Rebuilding your line of credit after a cancellation can also take time—unless you replace it with another card with an equivalent credit line. So “it generally makes sense to keep that credit line open in case of emergency, especially if you’re paying a low or no fee,” Ulzheimer says.

One option: Instead of canceling, you might ask the card issuer about switching to another of its offerings, one that better fits your needs, such as a no-fee travel card. Make sure the swap is categorized as a product change, which allows you to keep the same credit line and won’t affect your credit score.

Can You Avoid Your Credit Card Being 'Closed'?

You can cut the odds. In 2020 and 2021, many Americans had a card canceled or their credit limit reduced out of the blue. While there’s no foolproof way to dodge such cutbacks by credit card issuers, a couple of strategies can help make it less likely.

For starters, it’s important to note that many of the cards that issuers closed, at least in 2021, were rarely utilized, or dormant, to use industry jargon. So make sure to use each of your credit cards at least two or three times a year, even if it’s just for small payments. Or set up these cards to make automatic monthly payments, perhaps for a streaming service, Schulz says.

Keep an eye on how much of each card’s credit line you’re using, too. Some card issuers might become alarmed if you begin maxing out a card you typically don’t use much, because this could be a sign that you are experiencing some financial difficulties.

It’s also helpful to keep your credit utilization rate to less than 30 percent. If your overall credit limit is $30,000 across all of your cards, your total balances should be under $9,000 in a month.

And the lower your utilization rate, the better, Ulzheimer says. Cardholders with credit scores of 750 or higher had median credit utilization rates of 10 percent or less, according to FICO, a credit score and data analytics firm.

What’s the Simplest Way to Track Your Spending?

Use the tools you’ll find on your bank’s website or app to stay on top of your accounts. These allow you to put various alerts and notifications in place.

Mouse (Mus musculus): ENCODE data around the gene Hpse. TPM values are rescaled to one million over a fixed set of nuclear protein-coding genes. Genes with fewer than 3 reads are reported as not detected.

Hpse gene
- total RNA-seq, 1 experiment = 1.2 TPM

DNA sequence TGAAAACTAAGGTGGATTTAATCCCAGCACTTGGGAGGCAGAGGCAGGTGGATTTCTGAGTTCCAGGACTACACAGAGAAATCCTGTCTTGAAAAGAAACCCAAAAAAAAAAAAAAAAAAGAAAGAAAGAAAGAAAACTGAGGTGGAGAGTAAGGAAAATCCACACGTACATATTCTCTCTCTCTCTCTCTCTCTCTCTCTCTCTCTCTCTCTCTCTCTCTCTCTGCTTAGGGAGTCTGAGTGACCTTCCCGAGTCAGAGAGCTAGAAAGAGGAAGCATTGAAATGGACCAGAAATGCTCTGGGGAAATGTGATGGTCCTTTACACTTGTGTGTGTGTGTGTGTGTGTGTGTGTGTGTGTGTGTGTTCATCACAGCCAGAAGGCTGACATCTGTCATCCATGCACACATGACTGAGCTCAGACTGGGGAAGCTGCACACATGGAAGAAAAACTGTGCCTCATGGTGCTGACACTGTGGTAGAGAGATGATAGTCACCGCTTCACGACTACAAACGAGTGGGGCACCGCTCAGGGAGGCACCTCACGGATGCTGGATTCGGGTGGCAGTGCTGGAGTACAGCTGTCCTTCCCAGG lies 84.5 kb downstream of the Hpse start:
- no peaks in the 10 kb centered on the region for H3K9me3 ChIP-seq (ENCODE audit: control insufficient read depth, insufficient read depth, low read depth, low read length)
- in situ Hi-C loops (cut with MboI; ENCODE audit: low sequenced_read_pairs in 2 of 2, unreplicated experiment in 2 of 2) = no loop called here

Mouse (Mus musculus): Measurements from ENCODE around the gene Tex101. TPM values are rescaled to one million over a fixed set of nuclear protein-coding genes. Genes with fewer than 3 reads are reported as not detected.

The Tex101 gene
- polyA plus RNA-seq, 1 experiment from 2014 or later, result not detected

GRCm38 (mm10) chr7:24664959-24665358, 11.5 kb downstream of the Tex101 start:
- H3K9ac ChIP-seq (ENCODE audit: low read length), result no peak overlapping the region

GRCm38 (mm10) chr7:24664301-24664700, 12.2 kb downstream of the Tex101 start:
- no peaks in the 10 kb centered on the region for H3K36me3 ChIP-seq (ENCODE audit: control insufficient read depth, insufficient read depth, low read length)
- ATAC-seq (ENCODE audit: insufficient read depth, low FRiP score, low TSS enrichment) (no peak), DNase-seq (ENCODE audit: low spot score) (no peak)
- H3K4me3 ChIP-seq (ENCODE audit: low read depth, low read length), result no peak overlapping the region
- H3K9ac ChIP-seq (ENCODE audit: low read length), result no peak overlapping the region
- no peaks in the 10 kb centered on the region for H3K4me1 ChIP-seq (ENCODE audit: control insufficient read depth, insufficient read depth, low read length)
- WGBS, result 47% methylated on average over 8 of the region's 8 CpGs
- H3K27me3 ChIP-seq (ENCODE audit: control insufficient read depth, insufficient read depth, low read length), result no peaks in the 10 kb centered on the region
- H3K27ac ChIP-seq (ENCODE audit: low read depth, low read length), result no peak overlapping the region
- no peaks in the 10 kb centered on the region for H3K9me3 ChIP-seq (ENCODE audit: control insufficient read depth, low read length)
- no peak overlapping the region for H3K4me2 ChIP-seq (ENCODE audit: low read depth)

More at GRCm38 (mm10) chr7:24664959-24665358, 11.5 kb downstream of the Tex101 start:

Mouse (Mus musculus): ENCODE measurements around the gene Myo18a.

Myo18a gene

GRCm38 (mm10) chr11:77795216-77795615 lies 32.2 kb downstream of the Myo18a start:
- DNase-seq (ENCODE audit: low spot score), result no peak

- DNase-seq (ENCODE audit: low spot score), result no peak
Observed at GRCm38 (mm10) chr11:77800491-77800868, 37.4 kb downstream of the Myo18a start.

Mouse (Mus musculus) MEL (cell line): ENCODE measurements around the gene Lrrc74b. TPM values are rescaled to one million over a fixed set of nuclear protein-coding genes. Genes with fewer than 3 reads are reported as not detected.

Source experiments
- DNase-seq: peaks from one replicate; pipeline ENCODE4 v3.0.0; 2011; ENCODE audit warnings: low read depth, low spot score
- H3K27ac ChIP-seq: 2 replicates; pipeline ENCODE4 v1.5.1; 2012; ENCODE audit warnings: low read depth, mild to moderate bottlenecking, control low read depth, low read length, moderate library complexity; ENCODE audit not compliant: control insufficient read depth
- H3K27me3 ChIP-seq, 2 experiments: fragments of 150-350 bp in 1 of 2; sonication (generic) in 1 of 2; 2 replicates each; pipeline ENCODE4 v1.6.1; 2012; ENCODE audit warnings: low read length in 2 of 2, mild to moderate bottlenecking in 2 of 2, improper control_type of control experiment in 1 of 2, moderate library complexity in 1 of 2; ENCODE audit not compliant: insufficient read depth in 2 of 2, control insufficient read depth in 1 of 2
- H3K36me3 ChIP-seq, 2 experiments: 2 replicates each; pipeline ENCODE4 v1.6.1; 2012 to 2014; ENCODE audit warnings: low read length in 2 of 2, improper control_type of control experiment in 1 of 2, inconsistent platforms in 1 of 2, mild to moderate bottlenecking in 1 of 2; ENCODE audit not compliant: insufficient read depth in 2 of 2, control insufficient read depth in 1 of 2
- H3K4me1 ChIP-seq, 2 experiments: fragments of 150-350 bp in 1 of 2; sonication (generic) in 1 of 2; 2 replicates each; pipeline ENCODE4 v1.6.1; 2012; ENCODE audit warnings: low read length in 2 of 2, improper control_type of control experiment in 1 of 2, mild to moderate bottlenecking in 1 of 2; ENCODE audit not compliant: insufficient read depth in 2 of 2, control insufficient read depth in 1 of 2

If you’re concerned about staying below certain credit limits, for instance, you can set up balance notifications, which tell you when your account balance exceeds a certain amount. Or you can enable spending alerts for purchases over a specific dollar figure. A payment-due alert will provide a heads-up a few days in advance of that deadline.

You might also consider opting for a third-party financial app, such as Mint, which connects with your credit card account and provides you with a big-picture view of your finances.

How to decide? Use whatever makes it easiest for you to manage your accounts, Hardekopf says.

Another potentially helpful move: Turn on the auto-pay feature for your credit card bills, to make sure that you never miss a payment deadline. You can choose to auto-pay your bill in full each month. But if your finances are less certain, you may want to rely on payment-due reminders and then pay as much as you can on time.

Whether you opt for auto-pay or payment-due reminders, it’s important to examine each monthly statement closely for potential billing errors and fraudulent charges, Rossman says. Also, periodically check over your credit reports. (You can get your reports free of charge at AnnualCreditReport.com.)

This not only will help protect against rip-offs but also ensures that your credit history is accurate and that you’ll be able to qualify for any credit cards that best suit your financial needs.

Editor’s Note: This article also appeared in the May 2022 issue of Consumer Reports magazine.